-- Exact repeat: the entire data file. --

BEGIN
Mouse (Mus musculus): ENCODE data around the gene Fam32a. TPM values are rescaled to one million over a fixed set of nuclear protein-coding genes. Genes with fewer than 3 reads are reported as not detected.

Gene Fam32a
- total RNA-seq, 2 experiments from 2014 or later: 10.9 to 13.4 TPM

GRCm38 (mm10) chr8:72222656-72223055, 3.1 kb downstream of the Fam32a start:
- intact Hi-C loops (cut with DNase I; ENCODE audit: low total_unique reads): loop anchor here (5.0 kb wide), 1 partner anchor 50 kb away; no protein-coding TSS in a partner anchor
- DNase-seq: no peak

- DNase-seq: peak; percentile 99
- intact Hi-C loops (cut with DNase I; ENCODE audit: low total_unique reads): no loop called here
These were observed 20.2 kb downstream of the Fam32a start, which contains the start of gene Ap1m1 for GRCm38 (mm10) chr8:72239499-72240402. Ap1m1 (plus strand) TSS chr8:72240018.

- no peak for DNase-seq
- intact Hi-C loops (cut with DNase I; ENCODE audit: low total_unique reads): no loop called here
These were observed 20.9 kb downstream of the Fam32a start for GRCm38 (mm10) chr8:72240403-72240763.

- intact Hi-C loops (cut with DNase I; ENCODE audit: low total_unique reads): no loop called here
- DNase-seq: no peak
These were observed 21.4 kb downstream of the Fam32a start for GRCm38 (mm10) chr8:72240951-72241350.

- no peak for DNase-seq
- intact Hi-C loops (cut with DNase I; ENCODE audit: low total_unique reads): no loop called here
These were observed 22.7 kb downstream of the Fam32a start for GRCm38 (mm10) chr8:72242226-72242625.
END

Mouse (Mus musculus): ENCODE data around the gene Fam32a. TPM values are rescaled to one million over a fixed set of nuclear protein-coding genes. Genes with fewer than 3 reads are reported as not detected.

Gene Fam32a
- total RNA-seq, 2 experiments from 2014 or later: 10.9 to 13.4 TPM

GRCm38 (mm10) chr8:72222656-72223055, 3.1 kb downstream of the Fam32a start:
- intact Hi-C loops (cut with DNase I; ENCODE audit: low total_unique reads): loop anchor here (5.0 kb wide), 1 partner anchor 50 kb away; no protein-coding TSS in a partner anchor
- DNase-seq: no peak

- DNase-seq: peak; percentile 99
- intact Hi-C loops (cut with DNase I; ENCODE audit: low total_unique reads): no loop called here
These were observed 20.2 kb downstream of the Fam32a start, which contains the start of gene Ap1m1 for GRCm38 (mm10) chr8:72239499-72240402. Ap1m1 (plus strand) TSS chr8:72240018.

- no peak for DNase-seq
- intact Hi-C loops (cut with DNase I; ENCODE audit: low total_unique reads): no loop called here
These were observed 20.9 kb downstream of the Fam32a start for GRCm38 (mm10) chr8:72240403-72240763.

- intact Hi-C loops (cut with DNase I; ENCODE audit: low total_unique reads): no loop called here
- DNase-seq: no peak
These were observed 21.4 kb downstream of the Fam32a start for GRCm38 (mm10) chr8:72240951-72241350.

- no peak for DNase-seq
- intact Hi-C loops (cut with DNase I; ENCODE audit: low total_unique reads): no loop called here
These were observed 22.7 kb downstream of the Fam32a start for GRCm38 (mm10) chr8:72242226-72242625.